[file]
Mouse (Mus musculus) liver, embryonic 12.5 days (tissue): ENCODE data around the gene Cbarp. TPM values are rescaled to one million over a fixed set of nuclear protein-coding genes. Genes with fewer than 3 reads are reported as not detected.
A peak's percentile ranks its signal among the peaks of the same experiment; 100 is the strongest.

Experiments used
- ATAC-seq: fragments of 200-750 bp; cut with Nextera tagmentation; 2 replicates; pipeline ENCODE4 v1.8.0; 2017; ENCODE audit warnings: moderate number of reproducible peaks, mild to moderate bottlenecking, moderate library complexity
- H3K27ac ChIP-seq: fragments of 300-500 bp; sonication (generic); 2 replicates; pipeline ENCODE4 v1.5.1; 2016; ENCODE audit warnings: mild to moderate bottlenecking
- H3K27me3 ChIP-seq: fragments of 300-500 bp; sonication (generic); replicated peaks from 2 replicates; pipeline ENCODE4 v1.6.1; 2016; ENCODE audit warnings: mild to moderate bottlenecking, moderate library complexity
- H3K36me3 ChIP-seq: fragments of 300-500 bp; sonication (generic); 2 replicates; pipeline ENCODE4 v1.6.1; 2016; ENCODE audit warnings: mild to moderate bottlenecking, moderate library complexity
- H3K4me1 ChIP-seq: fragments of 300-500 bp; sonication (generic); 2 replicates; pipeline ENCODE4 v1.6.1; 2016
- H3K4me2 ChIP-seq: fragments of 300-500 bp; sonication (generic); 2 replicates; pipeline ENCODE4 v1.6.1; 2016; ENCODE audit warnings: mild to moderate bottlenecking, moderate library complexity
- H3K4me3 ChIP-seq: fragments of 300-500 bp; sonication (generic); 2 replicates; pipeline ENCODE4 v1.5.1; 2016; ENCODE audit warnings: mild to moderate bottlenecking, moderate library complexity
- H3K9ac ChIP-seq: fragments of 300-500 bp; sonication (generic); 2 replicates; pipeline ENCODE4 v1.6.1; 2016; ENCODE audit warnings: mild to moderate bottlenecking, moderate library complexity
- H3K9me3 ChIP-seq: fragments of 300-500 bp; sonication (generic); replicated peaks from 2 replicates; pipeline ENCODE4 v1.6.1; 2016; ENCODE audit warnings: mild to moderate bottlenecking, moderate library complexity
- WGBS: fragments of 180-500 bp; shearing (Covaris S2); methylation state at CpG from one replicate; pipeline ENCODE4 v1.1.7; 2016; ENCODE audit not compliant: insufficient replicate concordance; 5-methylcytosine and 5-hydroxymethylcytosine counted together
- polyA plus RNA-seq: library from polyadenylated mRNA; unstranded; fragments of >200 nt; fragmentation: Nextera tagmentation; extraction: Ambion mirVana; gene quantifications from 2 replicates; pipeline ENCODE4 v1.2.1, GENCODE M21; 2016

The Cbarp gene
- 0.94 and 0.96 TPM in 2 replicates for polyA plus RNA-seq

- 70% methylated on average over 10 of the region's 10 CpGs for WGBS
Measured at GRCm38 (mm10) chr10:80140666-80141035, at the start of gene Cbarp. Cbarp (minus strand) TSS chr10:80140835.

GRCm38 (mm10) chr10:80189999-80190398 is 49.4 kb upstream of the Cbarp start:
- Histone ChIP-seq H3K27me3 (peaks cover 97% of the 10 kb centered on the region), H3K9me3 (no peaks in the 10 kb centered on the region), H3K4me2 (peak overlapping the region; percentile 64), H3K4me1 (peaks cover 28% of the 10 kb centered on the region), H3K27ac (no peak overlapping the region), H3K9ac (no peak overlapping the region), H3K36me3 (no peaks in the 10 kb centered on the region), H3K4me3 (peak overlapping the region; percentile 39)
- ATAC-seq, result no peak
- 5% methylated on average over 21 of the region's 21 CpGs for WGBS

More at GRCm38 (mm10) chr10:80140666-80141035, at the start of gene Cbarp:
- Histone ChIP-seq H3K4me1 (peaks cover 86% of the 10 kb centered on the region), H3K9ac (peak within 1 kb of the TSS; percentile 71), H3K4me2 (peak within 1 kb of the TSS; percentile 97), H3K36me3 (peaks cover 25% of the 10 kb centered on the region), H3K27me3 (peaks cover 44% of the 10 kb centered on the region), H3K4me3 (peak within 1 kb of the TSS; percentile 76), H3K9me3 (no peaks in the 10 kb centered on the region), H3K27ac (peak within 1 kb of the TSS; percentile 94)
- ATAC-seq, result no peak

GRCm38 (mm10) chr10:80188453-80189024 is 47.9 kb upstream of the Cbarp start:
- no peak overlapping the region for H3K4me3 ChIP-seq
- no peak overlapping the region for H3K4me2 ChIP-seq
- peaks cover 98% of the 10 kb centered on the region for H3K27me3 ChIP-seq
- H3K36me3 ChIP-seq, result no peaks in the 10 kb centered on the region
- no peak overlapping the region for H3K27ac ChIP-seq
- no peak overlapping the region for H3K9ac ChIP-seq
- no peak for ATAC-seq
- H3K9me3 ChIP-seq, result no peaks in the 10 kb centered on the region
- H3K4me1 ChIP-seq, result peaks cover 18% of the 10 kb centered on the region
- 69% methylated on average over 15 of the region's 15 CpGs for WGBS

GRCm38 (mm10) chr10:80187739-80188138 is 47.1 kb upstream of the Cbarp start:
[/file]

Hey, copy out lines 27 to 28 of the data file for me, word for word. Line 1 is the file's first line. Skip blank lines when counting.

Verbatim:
- no peak overlapping the region for H3K4me3 ChIP-seq
- no peak overlapping the region for H3K4me2 ChIP-seq